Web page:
Pamela M. Lee’s New Games revisits postmodernism in light of art history's more recent embrace of "the contemporary." What can the theories and practices associated with postmodernism tell us about the obsession with the contemporary in both the academy and the art world? In looking at work by Dara Birnbaum, Öyvind Fahlström and Richard Serra, among others, Lee returns to Jean-Francois Lyotard's canonical text The Postmodern Condition as a means to understand more recent art-critical interests in interactivity, collectivism and neo-liberalism. She reads Lyotard's well-known treatment of language games relative to the game theory associated with the Cold War and the rise of the information society. New Games asks readers to think critically about our recent past and the embattled state of our contemporary preoccupations.
With a critical introduction by Johanna Burton, New Games is the fourth and penultimate volume in Routledge’s series of short books on the theories of modernism by leading art historians on twentieth-century art and art criticism.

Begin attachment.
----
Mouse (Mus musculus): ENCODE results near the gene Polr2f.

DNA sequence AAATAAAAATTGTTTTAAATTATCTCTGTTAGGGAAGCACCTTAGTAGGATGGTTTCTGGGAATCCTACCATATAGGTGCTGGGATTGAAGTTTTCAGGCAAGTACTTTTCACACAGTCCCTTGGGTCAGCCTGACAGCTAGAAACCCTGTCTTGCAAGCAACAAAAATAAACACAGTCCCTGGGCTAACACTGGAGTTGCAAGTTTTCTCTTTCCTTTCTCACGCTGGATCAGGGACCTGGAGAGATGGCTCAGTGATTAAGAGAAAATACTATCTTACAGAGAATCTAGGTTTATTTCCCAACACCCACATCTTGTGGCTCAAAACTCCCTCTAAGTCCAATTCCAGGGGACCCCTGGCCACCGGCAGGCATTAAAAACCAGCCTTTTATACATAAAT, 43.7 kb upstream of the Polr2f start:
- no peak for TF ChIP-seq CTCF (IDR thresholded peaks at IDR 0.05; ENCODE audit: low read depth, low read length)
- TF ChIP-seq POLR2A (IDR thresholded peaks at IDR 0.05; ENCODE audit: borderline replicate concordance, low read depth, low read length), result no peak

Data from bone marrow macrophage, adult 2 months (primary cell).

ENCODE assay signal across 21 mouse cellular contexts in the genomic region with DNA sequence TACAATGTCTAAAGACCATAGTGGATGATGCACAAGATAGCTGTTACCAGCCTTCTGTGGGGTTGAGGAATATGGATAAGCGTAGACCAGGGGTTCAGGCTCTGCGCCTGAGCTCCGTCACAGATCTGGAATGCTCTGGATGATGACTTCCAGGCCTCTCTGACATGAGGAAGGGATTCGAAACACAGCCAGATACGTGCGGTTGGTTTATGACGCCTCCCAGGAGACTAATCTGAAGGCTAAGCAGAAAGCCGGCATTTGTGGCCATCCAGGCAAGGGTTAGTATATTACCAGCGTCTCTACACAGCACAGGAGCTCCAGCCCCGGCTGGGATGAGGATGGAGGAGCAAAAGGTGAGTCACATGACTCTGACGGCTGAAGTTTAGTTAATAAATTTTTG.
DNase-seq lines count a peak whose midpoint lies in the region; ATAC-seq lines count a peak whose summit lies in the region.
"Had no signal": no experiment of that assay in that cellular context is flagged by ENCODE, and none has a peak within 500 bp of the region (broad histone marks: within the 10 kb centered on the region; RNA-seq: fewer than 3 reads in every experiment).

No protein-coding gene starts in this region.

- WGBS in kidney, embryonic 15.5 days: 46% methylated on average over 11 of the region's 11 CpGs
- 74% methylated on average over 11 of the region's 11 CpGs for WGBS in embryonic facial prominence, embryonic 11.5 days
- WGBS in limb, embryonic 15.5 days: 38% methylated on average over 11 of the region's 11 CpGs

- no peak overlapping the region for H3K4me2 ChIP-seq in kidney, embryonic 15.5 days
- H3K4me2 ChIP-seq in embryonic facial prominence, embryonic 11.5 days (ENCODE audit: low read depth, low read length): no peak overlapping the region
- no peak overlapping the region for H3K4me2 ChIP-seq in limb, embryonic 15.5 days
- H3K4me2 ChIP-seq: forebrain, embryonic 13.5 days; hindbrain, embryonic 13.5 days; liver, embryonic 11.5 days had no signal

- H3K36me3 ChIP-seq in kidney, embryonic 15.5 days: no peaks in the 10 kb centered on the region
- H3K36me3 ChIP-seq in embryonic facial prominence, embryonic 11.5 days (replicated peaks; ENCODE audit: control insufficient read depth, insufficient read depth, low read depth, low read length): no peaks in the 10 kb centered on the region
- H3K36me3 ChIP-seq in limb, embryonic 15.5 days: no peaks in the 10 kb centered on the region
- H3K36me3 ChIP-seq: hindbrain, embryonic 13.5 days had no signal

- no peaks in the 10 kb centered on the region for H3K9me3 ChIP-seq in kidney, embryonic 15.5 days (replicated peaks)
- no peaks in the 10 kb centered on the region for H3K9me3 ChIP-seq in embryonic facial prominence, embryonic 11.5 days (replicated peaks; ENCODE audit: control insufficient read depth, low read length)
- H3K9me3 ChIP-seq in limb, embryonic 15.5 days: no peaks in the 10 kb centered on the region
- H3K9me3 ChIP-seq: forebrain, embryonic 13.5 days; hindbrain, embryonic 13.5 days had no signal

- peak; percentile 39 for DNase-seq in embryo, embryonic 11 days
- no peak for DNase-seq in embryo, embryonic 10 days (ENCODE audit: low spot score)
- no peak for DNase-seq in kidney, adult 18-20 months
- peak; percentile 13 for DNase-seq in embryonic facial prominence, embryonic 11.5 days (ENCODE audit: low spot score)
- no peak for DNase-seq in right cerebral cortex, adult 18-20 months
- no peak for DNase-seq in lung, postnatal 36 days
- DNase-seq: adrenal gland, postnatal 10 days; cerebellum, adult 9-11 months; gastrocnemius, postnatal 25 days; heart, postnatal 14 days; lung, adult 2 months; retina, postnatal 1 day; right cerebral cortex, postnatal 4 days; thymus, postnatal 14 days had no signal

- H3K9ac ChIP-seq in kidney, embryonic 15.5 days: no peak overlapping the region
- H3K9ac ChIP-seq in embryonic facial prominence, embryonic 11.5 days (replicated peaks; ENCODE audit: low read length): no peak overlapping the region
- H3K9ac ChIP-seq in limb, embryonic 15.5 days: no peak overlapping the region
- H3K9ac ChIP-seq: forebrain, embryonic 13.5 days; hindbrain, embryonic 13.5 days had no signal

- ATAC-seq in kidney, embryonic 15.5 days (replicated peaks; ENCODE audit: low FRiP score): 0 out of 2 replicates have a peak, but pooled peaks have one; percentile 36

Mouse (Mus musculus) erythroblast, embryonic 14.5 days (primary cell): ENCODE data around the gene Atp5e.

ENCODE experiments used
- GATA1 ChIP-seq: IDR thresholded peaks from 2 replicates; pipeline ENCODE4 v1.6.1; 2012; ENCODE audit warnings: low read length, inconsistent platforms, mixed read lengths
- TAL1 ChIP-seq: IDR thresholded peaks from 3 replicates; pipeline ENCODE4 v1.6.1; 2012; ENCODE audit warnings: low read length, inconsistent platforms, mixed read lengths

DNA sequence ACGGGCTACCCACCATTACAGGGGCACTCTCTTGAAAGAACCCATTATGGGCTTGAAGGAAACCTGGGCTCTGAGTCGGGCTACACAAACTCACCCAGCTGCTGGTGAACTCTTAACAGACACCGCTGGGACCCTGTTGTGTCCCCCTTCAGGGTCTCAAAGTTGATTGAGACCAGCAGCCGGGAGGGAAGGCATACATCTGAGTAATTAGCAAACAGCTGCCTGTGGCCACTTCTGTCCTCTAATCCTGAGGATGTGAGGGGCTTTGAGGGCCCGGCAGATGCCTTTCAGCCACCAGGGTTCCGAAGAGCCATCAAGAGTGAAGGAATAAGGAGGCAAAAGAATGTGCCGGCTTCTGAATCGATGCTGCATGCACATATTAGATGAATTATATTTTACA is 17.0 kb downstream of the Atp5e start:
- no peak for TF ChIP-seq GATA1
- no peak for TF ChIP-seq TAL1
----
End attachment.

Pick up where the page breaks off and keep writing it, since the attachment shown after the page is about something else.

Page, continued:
Table of Contents
Foreword by Johanna Burton. Introduction: Postmodernism, an Incomplete Project. Chapter 1: Postmodernism after "The Contemporary". Chapter 2: New Games. Chapter 3: Game Show. Conclusion: Mixed Hopes, Mixed Strategies. Seminar. Index.
Pamela M. Lee is Professor of Art History in the Department of Art and Art History at Stanford University. She is the author of Object to be Destroyed: The Work of Gordon Matta-Clark (1999) and Chronophobia: On Time in the Art of the 1960s (2004).